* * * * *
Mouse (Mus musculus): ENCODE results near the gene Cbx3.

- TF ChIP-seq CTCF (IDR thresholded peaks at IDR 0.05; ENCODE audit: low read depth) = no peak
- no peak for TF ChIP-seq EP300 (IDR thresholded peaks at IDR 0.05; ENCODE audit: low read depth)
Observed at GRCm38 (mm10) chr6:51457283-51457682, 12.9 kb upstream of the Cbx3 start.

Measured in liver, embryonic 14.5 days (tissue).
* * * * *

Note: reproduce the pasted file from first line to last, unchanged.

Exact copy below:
Mouse (Mus musculus): ENCODE results near the gene Cbx3.

- TF ChIP-seq CTCF (IDR thresholded peaks at IDR 0.05; ENCODE audit: low read depth) = no peak
- no peak for TF ChIP-seq EP300 (IDR thresholded peaks at IDR 0.05; ENCODE audit: low read depth)
Observed at GRCm38 (mm10) chr6:51457283-51457682, 12.9 kb upstream of the Cbx3 start.

Measured in liver, embryonic 14.5 days (tissue).